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Latest US Market Share Figures Released



NAR Media Communications issues a news release close to mid-month with the latest existing-home sales figures. The releases include analysis and quotes by NAR's Chief Economist Lawrence Yun regarding the sales volume, prices, inventory and interest rates.




Latest US market share figures released


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The 2020 market share data include countrywide direct written premiums for the top 25 groups and companies as reported on the state page of the annual financial statement for insurers that report to the NAIC.


The Life/Fraternal Market Share report contains cumulative market share data for life insurance, annuity considerations, and an aggregate total of life insurance, annuity considerations, deposit-type contract funds, other considerations and accident/health insurance.


The Property/Casualty Market Share report contains cumulative market share data for the following lines of business: personal auto, commercial auto, workers' compensation, medical professional liability, homeowners and other liability (excluding auto liability) insurance.


Today, the National Association of Insurance Commissioners (NAIC) released data on life/fraternal and property/casualty insurers. The reports provide market share information and identify leading insurance writers in several key lines of business. The reports reflect data filed by insurers as of March 1 and will be refreshed daily through March 4 and then each Monday throughout March.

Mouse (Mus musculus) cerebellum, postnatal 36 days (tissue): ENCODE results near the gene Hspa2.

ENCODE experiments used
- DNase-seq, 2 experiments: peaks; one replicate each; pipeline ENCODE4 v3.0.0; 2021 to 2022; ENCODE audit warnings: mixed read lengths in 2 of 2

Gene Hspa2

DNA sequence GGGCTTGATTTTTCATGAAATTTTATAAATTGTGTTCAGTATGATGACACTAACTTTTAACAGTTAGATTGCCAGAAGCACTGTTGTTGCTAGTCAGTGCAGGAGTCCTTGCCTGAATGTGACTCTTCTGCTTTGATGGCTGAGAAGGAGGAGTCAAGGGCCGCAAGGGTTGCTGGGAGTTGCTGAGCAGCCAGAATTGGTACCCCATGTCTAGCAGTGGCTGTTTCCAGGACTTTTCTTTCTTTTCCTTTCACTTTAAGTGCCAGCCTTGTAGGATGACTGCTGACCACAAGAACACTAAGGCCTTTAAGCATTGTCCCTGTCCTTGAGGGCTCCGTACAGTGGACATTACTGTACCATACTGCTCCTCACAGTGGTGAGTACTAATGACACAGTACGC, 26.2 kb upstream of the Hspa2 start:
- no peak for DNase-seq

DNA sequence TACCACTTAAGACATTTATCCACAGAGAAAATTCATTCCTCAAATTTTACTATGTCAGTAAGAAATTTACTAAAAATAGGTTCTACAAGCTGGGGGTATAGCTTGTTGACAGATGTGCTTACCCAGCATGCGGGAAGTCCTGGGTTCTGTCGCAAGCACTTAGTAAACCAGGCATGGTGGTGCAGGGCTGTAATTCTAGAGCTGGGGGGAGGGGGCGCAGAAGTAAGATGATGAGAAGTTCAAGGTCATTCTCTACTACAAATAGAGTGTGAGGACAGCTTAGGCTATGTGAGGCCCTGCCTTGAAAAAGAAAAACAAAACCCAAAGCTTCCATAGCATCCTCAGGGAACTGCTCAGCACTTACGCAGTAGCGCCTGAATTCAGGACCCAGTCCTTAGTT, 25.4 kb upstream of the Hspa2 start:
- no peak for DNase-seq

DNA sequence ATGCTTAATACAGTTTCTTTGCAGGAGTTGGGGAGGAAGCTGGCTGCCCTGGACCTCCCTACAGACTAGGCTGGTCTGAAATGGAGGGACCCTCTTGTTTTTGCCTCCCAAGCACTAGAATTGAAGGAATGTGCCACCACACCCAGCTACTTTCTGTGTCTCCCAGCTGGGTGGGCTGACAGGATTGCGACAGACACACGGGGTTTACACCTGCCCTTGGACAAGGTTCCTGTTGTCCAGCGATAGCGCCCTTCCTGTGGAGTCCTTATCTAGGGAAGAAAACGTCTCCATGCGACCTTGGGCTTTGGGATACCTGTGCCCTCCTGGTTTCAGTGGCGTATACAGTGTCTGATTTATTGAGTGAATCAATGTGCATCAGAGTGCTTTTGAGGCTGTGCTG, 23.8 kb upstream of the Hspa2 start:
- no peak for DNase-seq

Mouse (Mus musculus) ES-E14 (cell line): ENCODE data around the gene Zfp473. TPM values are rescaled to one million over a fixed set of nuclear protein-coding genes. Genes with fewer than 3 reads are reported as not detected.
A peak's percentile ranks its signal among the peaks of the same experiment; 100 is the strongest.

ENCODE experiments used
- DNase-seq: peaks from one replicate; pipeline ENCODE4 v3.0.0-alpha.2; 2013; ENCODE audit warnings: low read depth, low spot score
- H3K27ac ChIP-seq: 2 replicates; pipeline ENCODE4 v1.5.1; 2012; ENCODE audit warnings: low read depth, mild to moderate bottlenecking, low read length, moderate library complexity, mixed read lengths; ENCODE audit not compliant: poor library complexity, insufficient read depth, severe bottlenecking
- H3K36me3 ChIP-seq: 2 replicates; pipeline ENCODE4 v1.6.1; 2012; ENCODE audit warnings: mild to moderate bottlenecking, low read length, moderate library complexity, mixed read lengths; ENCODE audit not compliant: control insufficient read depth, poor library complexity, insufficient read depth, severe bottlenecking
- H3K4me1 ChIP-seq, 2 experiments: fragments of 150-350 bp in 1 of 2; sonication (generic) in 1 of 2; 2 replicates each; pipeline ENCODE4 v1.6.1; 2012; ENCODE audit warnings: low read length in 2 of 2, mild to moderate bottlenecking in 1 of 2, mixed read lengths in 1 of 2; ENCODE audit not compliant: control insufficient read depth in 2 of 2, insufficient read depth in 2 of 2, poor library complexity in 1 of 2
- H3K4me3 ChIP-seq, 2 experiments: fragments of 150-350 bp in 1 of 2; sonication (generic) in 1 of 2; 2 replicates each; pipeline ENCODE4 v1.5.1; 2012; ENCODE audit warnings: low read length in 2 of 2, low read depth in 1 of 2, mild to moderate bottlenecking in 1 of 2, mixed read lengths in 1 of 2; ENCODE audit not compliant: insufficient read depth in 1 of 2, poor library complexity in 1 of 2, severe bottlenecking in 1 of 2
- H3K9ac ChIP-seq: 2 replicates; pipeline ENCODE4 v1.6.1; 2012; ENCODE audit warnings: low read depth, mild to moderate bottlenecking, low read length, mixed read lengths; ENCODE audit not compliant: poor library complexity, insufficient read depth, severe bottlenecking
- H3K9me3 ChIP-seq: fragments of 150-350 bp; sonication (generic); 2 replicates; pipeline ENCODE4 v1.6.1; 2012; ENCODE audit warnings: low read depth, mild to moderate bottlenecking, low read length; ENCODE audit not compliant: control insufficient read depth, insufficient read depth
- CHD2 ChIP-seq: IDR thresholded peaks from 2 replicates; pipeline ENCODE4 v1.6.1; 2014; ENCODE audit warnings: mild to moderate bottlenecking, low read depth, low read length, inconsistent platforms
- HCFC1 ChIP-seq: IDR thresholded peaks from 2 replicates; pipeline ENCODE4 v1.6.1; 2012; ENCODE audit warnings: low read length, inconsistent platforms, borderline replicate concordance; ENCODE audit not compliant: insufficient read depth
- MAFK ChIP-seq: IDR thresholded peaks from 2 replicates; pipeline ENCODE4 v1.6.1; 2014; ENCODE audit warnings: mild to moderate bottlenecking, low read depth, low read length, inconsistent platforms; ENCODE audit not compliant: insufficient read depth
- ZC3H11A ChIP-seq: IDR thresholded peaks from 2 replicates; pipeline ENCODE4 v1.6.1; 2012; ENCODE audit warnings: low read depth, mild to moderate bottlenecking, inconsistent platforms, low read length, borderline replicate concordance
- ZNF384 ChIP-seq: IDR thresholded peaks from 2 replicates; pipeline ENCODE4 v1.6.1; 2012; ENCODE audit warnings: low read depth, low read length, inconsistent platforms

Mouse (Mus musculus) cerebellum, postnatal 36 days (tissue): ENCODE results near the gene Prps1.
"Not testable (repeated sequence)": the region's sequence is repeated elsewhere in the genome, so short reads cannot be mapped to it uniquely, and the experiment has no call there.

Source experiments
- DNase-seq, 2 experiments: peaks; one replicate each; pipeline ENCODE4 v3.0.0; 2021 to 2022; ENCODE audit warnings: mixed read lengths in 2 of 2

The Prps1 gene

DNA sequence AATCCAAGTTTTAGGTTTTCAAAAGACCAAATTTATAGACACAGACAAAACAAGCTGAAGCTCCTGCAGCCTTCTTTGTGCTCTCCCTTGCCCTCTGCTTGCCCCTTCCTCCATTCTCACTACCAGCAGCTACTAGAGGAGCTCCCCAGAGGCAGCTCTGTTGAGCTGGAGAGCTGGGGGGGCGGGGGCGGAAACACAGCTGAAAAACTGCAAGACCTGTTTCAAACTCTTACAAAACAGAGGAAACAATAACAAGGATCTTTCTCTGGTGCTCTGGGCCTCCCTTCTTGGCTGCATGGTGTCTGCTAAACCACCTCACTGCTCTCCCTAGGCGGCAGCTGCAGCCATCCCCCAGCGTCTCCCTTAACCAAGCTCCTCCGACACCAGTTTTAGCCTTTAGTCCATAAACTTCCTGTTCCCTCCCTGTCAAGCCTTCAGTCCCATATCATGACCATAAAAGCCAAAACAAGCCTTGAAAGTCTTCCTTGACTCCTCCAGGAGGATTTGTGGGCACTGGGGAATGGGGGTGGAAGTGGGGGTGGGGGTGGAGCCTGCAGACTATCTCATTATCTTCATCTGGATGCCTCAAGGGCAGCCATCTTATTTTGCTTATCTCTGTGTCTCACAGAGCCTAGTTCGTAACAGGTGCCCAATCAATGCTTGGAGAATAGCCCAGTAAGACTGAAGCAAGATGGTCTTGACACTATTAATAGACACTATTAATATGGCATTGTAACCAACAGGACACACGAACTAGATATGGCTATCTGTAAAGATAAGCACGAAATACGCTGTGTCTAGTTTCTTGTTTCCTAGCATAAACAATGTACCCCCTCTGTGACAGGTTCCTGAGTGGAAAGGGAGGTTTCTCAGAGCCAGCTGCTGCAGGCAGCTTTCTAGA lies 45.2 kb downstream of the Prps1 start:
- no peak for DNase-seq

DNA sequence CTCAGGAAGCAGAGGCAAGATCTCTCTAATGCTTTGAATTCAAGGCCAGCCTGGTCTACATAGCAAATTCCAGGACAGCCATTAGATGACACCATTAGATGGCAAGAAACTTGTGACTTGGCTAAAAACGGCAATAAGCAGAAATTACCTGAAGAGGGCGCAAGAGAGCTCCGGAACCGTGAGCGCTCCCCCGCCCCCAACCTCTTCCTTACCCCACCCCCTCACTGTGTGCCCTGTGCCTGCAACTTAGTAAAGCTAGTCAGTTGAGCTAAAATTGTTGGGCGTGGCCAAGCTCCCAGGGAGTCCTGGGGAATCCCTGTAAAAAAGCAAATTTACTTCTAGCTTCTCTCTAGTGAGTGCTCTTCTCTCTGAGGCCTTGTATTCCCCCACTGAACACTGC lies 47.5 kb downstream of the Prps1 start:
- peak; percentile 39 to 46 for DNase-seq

The 2021 market share data include countrywide direct written premiums for the top 25 groups and companies as reported on the state page of the annual financial statement for insurers that report to the NAIC.


The Life/Fraternal Market Share report contains cumulative market share data for life insurance, annuity considerations, and an aggregate total of life insurance, annuity considerations, deposit-type contract funds, other considerations, and accident/health insurance.


The Property/Casualty Market Share report contains cumulative market share data for the following lines of business: personal auto, commercial auto, workers' compensation, medical professional liability, homeowners, and other liability (excluding auto liability) insurance.


This report represents a limited aspect of international travel - nonstop flows into and out of the U.S. Cities that serve as an international gateway will have high numbers in this report, but users should bear in mind that some portion of this traffic continued on a connecting flight to their final destination. Conversely, U.S. carriers serve some international points only through an international connection; therefore it might look as if no US carrier serves a certain international point when in fact US carrier traffic is first flowing through a connecting city. Figures for U.S. nonstop market share do not necessarily correlate to the total service provided to that point by all U.S. carriers.